Advanced Nano-cutter to Boost Emerging Materials Research at UW-Madison

The University of Wisconsin-Madison College of Engineering is the new home of a unique machine that is capable of 3D milling precise to one nanometer. The machine, called the ROBONANO ?-0iB, is the first of its kind in North America, and it brings extremely advanced technological capabilities that could represent the future of advanced manufacturing.

The ROBONANO, which is on a multi-year loan from the Japanese robotics manufacturer FANUC, arrived on Sept. 1, 2016, and is housed in the laboratory of Sangkee Min, an assistant professor of mechanical engineering at UW-Madison and a faculty member in the Grainger Institute for Engineering. Officials from FANUC traveled from Japan for a ribbon-cutting ceremony and open house for the ROBONANO, held Sept. 11, 2016. The ROBONANO’s extremely precise capabilities offer Min and colleagues exciting new research opportunities, which he hopes will open up improved and novel approaches to the manufacturing of everything from semiconductors to toys and mobile devices to scientific instruments.

The ROBONANO’s superiority over previous generations of similar machines is obvious: Its ability to cut at the nanoscale is two orders of magnitude more precise than most machines used in advanced manufacturing today.

The ROBONANO is a 5-axis machine that uses non-contact air bearings, which gives it nearly limitless configurations for cutting, scribing and milling materials. Where it’s truly exceptional, however, is in its nano precision. Many materials have different properties at the nanoscale, meaning the ROBONANO can potentially handle emerging and existing materials in new and useful ways.

Min will use the machine’s unique capabilities to explore its suitability for manufacturing emerging materials, as well as currently available materials like synthetic sapphire, which is a promising shatter-proof alternative to glass for screens on devices such as tablets and smartphones. Synthetic sapphire—which is made from heating aluminum oxide to extremely high temperatures—currently is difficult to manufacture at large scales because it is very brittle and difficult to handle. However, Min has already conducted initial research on synthetic sapphire with the ROBONANO machine in Japan and discovered that the material sometimes behaves ductile when handled at the extremely tiny nano level. “Many materials have different properties at the nanoscale that create all sorts of different possibilities that aren’t possible with conventional machines,” he says.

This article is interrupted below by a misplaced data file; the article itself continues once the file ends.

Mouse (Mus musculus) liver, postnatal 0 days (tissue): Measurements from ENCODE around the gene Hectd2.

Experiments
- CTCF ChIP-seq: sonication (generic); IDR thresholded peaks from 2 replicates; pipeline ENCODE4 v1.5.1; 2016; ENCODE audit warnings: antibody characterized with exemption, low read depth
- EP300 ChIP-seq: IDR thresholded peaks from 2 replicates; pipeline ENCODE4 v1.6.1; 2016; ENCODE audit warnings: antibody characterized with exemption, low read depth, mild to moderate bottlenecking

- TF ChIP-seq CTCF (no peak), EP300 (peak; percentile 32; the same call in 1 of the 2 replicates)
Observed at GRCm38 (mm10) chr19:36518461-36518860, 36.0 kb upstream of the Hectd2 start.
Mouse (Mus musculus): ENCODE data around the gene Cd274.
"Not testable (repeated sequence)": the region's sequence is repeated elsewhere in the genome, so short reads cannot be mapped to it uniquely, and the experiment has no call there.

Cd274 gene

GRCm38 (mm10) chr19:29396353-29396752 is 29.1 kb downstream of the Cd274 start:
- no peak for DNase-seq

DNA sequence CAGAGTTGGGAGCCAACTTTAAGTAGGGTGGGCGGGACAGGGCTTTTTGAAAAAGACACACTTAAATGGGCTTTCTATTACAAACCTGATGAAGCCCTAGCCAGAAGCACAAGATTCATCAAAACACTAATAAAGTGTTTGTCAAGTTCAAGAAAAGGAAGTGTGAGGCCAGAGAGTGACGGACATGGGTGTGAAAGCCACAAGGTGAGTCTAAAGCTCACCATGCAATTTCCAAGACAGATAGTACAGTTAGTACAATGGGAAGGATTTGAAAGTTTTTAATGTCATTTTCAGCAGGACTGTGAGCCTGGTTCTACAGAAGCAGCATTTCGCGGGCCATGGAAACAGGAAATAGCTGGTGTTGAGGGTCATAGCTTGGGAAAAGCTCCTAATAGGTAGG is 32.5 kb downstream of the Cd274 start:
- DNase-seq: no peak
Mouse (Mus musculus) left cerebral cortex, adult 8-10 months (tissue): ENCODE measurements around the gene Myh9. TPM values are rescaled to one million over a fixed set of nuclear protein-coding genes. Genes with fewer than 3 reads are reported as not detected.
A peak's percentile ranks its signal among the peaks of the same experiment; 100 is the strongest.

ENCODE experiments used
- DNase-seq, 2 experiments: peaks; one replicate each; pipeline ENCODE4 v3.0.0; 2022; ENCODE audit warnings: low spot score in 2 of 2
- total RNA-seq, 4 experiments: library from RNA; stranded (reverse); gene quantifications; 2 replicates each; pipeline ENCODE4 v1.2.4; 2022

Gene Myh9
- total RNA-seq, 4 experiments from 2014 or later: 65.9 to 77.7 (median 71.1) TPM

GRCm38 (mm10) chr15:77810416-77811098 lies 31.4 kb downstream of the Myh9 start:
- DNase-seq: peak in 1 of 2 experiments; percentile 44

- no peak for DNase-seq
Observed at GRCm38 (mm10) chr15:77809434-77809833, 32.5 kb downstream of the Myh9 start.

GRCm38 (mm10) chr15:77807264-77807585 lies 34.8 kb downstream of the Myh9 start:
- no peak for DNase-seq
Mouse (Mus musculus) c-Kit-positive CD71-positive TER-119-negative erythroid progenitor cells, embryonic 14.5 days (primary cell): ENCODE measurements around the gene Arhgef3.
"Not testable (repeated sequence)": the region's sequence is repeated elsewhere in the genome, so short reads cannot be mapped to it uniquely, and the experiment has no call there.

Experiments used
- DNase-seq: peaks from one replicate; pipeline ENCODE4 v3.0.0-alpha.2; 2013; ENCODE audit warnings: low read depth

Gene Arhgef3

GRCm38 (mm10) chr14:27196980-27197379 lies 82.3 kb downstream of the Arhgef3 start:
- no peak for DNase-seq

It’s primarily these differences in the physical properties of materials at the nanoscale that Min wants to explore, both in emerging materials and in materials like sapphire that require alternative handling methods to become truly manufacturable.

Min also hopes to explore how the machine can help open up new possibilities for manufacturing design. Most designers are constrained by manufacturing limitations that can choke creativity and slow innovation. Min points to smartphone design as a prime example of this “design for manufacturing” paradigm leading to stale product lines.

“The design of the Apple iPhone has not changed very much since from the first one to the latest iPhone that was just announced,” Min says. “It’s the same for a lot of products. Vehicles are the same. A Ford looks like a Ford.”

That’s because manufacturers have long-term investments in supply chains that are difficult and costly to switch on a dime. The capital risk for changing a manufacturing process is often too high. Min says he hopes his research with the ROBONANO will identify ways to speed up the process and becomes one of the enabling technologies for a new manufacturing paradigm—what Min calls “manufacturing for design.”

“I want to be able to ask the manufacturer, ‘what is your perfect design?’ And be able to provide that,” Min says.

Among successes he’s already had: He recently helped a national laboratory vastly improve the imaging capabilities of a microscopic instrument it manufactures.

The ROBONANO has existed more than for 10 years in Japan, where the semiconductor industry is already using it to improve its products. Min says that the semiconductor industry is one among many industries that can benefit from the ROBONANO’s capabilities. He’s also been approached by the toymaker Lego and other well-known brands to help improve their products. “The opportunities are almost limitless for improving products and manufacturing processes with this machine,” Min says.